Originally built during the World War II era, this four-span cantilever deck truss bridge has served the area for more than 70 years. Like many bridges of this vintage, the Hurricane Bridge was reaching the end of its life-cycle and was in need of modernization to meet current design and safety standards. In 2009, the Tennessee Department of Transportation (TDOT) asked Modjeski and Masters (M&M) to conduct an evaluation of the bridge. The bridge was previously rated structurally deficient, resulting in a posted limit of 15 tons. Heavier vehicles were forced to take a 30-mile detour, which proved to be an enormous inconvenience for local industries.
M&M determined that a full rehabilitation was needed to upgrade the bridge to support current and significantly heavier AASHTO live load requirements. This included substantial strengthening of the truss members and rebuilding of the superstructure’s floor system members. Some innovations done to the structure during the rehabilitation include:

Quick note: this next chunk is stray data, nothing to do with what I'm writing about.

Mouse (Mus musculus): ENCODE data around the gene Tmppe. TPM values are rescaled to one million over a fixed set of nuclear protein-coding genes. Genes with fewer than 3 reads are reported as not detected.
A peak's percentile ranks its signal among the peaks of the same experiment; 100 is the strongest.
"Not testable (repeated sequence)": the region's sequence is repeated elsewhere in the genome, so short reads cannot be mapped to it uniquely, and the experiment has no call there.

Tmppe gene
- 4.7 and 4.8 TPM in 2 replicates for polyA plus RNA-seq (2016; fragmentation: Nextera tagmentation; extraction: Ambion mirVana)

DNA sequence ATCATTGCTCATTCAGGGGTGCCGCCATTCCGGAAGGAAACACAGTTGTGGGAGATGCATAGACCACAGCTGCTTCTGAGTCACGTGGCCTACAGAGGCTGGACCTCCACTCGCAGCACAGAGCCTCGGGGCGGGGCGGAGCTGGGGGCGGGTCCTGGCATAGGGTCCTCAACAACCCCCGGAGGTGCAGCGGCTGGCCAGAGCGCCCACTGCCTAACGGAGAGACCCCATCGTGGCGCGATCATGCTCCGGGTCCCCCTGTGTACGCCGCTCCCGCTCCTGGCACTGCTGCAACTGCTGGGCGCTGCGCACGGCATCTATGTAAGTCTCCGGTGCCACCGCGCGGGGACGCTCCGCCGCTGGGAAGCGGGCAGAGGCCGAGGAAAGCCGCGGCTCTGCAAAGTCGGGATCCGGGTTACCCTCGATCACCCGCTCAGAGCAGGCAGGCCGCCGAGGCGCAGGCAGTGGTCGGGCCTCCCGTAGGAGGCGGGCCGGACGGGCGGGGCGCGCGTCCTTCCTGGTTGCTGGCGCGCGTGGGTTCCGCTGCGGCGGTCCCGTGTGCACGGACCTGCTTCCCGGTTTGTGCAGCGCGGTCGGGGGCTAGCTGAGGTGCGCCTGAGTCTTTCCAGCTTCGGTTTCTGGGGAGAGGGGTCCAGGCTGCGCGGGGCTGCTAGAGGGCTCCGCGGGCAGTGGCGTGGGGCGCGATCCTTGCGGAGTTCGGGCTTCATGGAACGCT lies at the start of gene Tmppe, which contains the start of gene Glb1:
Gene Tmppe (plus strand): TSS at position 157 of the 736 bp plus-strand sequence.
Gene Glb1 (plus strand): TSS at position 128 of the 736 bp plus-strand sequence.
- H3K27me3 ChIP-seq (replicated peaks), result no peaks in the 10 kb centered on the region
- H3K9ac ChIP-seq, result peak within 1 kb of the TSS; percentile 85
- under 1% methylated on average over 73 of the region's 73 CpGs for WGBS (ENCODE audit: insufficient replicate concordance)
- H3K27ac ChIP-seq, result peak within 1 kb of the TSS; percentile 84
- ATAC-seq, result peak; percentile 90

- A new deck made of lightweight concrete, which weighs 20 percent less than normal weight concrete. This lightweight concrete features a special mix design that significantly reduces the permeability and intrusion of water and deicing salts.
- Contractor used both conventional tarps and innovative Safespan™ under-bridge decking to prevent the release of lead (from the bridge's lead paint) into the atmosphere, the waterway and soil.
- Under-bridge decking system also helped to ensure worker safety and mobility during the construction process.
- M&M conducted a comprehensive, 3-D finite element analysis study to determine permissible load combinations on the structure during construction.
Throughout all of the major construction phases, alternating single-lane traffic was in effect. Once the superstructure strengthening and concrete deck replacement were completed, the bridge was fully opened to two-lane traffic.
|Length of Main Span
|Total Project Length
|Lanes on Structure
|Two lanes with shoulders